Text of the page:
6. Surprise Task: The surprise task consisted of pulling out a plug and putting it back into another socket. Note how DRC-HUBO scans the floor and notices that the drill it had knocked down earlier is on its path. The robot turns around and pushes the tool away with its knees. It then tries to turn around but looks like it hits the wall. The operators apparently notice the problem and drive forward a bit and then are able to turn. Finally they approach the wall with the plug, which is positioned higher than the valve and door knob. It’s time to get up on its feet, and you can watch that happening starting at 3:05. DRC-HUBO takes some steps forward and after a while it initiates the grasping process. It grabs the plug by its cable; we believe that was intentional, to allow the operators to better see the plug and prevent the robot’s hand from obstructing their view, which would make the task nearly impossible. Inserting the plug proves tricky, and at 7:47 you can see how the robot tries to push it in and misses the socket. After some corrective motions, success! The task takes 13 minutes and 30 seconds, the slowest in the run.
7. Rubble Task: While kneeling, DRC-HUBO can drive with its knees pointing forward, or it can turn its upper body 180 degrees and drive with its feet pointing forward and acting as a bulldozer’s blade. And that’s what it does for this task. You can see the torso rotation starting at 0:28. It’s so cool. The robot then puts its arms up, probably for stability and preventing them from getting caught in the debris. It then starts plowing through the rubble. It stops momentarily when it appears that a piece of wood might get stuck on the cinder blocks, so it turns left a bit to get that out of the way. It then moves the plastic tube to the right. At 4:14 it rotates its torso once again and positions itself in front of the stairs. The task took less than 5 minutes.
8. Stairs Task: Professor Oh said that, for many tasks, especially climbing stairs, it’s important that the robot is able to see its own feet. Big robots like ATLAS have a hard time doing that, having to bend their bodies and making balancing more difficult. DRC-HUBO solves this problem in a very clever way. It climbs the stairs backwards! By doing that, its knees don’t block the robot’s cameras from seeing its feet and the ground, and another advantage is that its shins won’t ever hit the steps when it bends its legs. But how does it see its own feet if it’s climbing the stairs backwards? By rotating its upper body, of course! You can see the process starting at 0:26. The robot is kneeling in front of the stairs when it suddenly turns its back to it. It then stands up and at 0:55 you can see it turning the torso 180 degrees. Now it can scan the stairs and start the climb. But note that, before doing that, it takes two steps sideways, to the left (1:45)! After a couple of minutes—which felt like an eternity for those watching—the robot finally starts going up, climbing the final three steps in a continuous maneuver. Neat! After less than 7 minutes, DRC-HUBO is atop the platform. The video has no audio, but at this point the team and audience had exploded in cheers.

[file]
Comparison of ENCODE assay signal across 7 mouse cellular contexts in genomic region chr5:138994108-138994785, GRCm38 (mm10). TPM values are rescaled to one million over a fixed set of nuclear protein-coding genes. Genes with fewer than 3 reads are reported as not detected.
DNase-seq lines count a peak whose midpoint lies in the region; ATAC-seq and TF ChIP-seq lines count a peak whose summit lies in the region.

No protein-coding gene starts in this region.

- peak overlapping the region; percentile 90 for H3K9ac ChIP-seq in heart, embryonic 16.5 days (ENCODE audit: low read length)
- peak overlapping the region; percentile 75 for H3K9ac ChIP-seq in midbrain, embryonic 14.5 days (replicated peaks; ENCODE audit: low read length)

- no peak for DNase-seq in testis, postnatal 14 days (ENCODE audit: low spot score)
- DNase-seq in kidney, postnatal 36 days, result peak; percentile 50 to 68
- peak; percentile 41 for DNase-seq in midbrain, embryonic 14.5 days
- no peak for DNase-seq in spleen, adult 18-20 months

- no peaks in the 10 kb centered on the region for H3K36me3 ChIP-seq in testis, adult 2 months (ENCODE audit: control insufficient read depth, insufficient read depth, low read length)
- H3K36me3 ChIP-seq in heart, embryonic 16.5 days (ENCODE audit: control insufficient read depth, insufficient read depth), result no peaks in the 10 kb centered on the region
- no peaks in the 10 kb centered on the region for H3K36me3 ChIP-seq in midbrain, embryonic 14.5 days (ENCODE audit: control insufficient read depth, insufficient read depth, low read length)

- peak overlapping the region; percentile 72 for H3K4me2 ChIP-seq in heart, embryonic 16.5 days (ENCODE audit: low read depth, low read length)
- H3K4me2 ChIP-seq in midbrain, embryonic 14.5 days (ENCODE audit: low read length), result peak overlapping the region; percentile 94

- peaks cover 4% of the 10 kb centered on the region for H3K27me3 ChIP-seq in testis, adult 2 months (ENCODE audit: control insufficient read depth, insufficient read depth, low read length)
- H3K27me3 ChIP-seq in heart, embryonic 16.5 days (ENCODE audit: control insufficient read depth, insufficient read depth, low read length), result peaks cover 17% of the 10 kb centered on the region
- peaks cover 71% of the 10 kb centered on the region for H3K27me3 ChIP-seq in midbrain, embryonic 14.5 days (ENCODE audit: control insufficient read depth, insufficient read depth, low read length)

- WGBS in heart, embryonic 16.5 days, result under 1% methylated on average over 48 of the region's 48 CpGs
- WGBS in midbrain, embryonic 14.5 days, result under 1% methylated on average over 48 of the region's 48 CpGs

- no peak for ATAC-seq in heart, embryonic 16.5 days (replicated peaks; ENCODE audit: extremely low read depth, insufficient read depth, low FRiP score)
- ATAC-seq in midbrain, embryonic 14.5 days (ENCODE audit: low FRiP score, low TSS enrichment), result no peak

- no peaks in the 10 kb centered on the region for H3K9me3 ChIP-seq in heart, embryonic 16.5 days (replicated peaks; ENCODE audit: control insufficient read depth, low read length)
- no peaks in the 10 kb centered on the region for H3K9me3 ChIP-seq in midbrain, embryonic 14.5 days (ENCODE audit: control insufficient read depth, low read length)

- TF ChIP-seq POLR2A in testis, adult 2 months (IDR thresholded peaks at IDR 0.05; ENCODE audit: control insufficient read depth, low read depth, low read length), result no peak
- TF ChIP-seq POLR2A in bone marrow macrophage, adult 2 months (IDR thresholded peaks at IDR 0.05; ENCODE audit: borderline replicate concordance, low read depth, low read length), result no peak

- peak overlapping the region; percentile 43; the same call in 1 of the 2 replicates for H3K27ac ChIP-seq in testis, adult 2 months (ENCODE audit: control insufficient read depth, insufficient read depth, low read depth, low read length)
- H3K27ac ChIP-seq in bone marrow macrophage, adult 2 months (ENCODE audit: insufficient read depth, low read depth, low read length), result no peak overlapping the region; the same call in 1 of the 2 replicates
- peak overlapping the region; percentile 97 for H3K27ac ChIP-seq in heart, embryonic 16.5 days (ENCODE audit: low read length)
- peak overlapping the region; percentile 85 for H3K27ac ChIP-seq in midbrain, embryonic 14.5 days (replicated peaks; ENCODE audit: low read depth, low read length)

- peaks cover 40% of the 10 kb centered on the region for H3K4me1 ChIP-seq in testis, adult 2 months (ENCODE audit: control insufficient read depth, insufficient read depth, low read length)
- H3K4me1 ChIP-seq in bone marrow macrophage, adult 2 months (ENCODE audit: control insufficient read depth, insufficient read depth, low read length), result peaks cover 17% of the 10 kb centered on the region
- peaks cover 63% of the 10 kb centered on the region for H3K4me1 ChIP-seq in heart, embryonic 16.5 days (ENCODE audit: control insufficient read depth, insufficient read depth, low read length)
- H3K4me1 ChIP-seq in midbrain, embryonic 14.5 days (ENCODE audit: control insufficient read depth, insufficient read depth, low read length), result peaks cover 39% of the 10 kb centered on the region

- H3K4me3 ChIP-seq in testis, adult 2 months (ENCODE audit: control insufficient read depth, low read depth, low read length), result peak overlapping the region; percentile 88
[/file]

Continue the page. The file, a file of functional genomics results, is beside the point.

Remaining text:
KAIST built four DRC-HUBOs and had been practicing without safety cables for over a month prior to the event. They did their runs outdoors, on a parking lot with rough ground and under a variety of conditions, including heavy sunlight and strong winds. “If we don’t remove safety, operators are too fearful,” Professor Oh said at the post-competition workshop.
He added that, during practice, they completed all tasks with the robot both in walking and kneeling modes (their average time was about 30 minutes). The team was particularly good at clearing debris with DRC-HUBO’s arms, something they didn’t get a chance to demonstrate at the DRC Finals, and they could also comfortably perform the tasks on much more difficult terrain than the one at the competition.
“Pity that we could not present that kind of beautiful walking at the challenge. . . . It was too easy!” Professor Oh said, walking off stage to applause.
Erico Guizzo is a senior editor at IEEE Spectrum. He has written stories on a wide range of science and technology topics, including Japanese androids, French computer codes, Icelandic video games, American crash-test dummies, and Canadian bacteria. His main area of interest is robotics, and he has written and edited hundreds of articles and videos featuring the latest advances in this field. He is also the cocreator of Spectrum’s critically acclaimed Robots for iPad app. For his robotics coverage, Guizzo has won four Neal Awards and has been a finalist for two National Magazine Awards. An IEEE member, he holds a bachelor’s degree in electrical engineering from the University of São Paulo, in his native Brazil, and a master’s in science writing from MIT.
Evan Ackerman is the senior writer for IEEE Spectrum’s award-winning robotics blog, Automaton. Since 2007, he has written over 6,000 articles on robotics and emerging technology, covering conferences and events on every single continent except Africa, Antarctica, Australia, and South America (although he remains optimistic). In addition to Spectrum, Evan’s work has appeared in a variety of other online publications including Gizmodo and Slate, and you may have heard him on NPR’s Science Friday or the BBC World Service if you were listening at just the right time. Evan has an undergraduate degree in Martian geology, which he almost never gets to use, and still wants to be an astronaut when he grows up. In his spare time, he enjoys scuba diving, rehabilitating injured raptors, and playing bagpipes excellently.